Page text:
The Andean-Saharan Ice Age, also known as the Andean-Saharan Glaciation, took place between 450 and 420 million years ago. Its name is drawn from the pattern of glaciation that occurred during this time. Researchers believe that ice sheets began to form over the present-day Sahara Desert across Morocco, West Africa, and Saudi Arabia between 450 and 440 million years ago. As the temperatures continued to drop, ice sheets were later formed over present-day South America, across the Amazon region and into the Andes Mountains. The majority of the ice and glaciers were concentrated over Africa and the eastern region of present-day Brazil. Because of its short duration, many geologists consider the Andean-Saharan Ice Age to be a minor period of glaciation.
Geologists have not yet reached an agreement as to how this particular ice age occurred. This lack of consensus is largely due to the conflicting data collected from this era. For example, researchers agree that the strength of the sun was weaker at the beginning of this time period and that this weakened solar energy could possibly prompt a period of glaciation, given the right circumstances. At this time, however, the amount of carbon dioxide in the air was at extremely high levels and carbon dioxide is known to be a greenhouse gas that generally contributes to rising temperatures on earth.
The Cryogenian Ice Age is recorded to have taken place between 720 and 635 million years ago, making it the second oldest period of glaciation known. This glaciation event occurred during the Neoproterozoic Era, which happened before the Ediacaran Era. Within this span of 85 million years, the earth experienced its two coldest times: the Marinoan Glaciation (which lasted for 15 million years, between 650 and 635 million years ago) and the Sturtian Glaciation (which lasted for approximately 74 million years, between 717 and 643 million years ago). Many scientists believe that during these two particular periods, the entire earth was covered in ice. A differing theory, however, suggests that an area of ocean located near the equator was left only partly frozen. The academic community has still not reached an agreement about how the Cryogenian Ice Age came to pass. This period of glaciation is known as the time when animals (in the form of ocean sponges) first came into existence.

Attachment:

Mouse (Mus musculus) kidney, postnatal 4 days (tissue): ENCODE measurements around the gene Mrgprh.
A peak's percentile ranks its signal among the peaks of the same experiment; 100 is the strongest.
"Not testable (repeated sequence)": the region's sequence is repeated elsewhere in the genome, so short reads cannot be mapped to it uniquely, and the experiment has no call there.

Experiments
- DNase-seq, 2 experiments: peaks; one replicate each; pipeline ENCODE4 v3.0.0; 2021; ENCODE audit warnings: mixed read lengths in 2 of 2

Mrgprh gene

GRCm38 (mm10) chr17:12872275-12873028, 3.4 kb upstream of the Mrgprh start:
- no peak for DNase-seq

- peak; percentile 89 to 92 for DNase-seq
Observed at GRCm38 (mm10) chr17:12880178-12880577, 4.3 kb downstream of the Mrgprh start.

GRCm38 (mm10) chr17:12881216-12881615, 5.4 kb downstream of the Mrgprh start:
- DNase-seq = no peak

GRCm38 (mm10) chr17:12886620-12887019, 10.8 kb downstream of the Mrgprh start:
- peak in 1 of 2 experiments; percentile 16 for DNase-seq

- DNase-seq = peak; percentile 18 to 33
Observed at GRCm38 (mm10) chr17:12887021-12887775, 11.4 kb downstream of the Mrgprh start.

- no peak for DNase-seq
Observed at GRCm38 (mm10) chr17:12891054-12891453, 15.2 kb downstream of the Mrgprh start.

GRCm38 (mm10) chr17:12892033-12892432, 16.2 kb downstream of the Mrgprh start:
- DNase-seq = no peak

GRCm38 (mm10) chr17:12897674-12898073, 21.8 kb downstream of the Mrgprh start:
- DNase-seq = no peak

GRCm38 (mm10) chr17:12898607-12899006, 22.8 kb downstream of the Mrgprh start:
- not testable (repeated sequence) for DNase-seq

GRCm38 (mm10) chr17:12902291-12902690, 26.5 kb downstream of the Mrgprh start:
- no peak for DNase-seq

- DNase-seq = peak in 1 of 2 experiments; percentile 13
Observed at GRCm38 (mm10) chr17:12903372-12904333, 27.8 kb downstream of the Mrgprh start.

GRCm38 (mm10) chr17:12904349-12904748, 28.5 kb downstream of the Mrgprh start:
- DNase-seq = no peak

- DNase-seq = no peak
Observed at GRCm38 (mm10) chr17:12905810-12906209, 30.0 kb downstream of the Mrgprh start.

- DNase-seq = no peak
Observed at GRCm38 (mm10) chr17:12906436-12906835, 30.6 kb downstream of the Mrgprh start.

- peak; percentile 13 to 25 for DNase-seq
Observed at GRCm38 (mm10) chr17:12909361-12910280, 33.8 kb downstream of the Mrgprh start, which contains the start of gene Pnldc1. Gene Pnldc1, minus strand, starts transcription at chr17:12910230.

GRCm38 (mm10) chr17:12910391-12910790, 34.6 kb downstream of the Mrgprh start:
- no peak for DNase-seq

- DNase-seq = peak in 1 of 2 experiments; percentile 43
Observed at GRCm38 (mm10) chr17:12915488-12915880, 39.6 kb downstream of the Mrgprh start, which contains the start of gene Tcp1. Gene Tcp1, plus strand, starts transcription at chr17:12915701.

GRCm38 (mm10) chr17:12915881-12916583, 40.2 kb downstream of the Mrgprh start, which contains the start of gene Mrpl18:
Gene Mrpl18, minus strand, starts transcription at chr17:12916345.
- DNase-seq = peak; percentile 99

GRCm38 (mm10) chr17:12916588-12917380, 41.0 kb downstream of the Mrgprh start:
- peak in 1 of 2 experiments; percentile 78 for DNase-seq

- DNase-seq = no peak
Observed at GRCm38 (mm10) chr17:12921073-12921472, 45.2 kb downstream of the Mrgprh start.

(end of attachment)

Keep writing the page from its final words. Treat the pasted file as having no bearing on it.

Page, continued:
The Huronian Ice Age took place between 2.4 and 2.1 billion years ago, making it the oldest and longest known period of glaciation on record. This glaciation event occurred during the Paleoproterozoic Era, between the periods known as Siderian and Rhyacian. Researchers have determined that this ice age was caused by the overproduction of cyanobacteria, which evolved the ability to photosynthesize in an environment that was largely made up of methane gas. The bi-product of their photosynthesis was oxygen, which slowly began to accumulate in the atmosphere. This overabundance of oxygen in the air led to the first major mass extinction known, during which all of the anaerobic organisms were killed. In addition, the large amount of oxygen resulted in an extreme decrease in the temperatures on earth. The Huronian Ice Age was first mentioned in the American Journal of Science in 1907.
About the Author
Amber is a freelance writer, English as a foreign language teacher, and Spanish-English translator. She lives with her husband and 3 cats.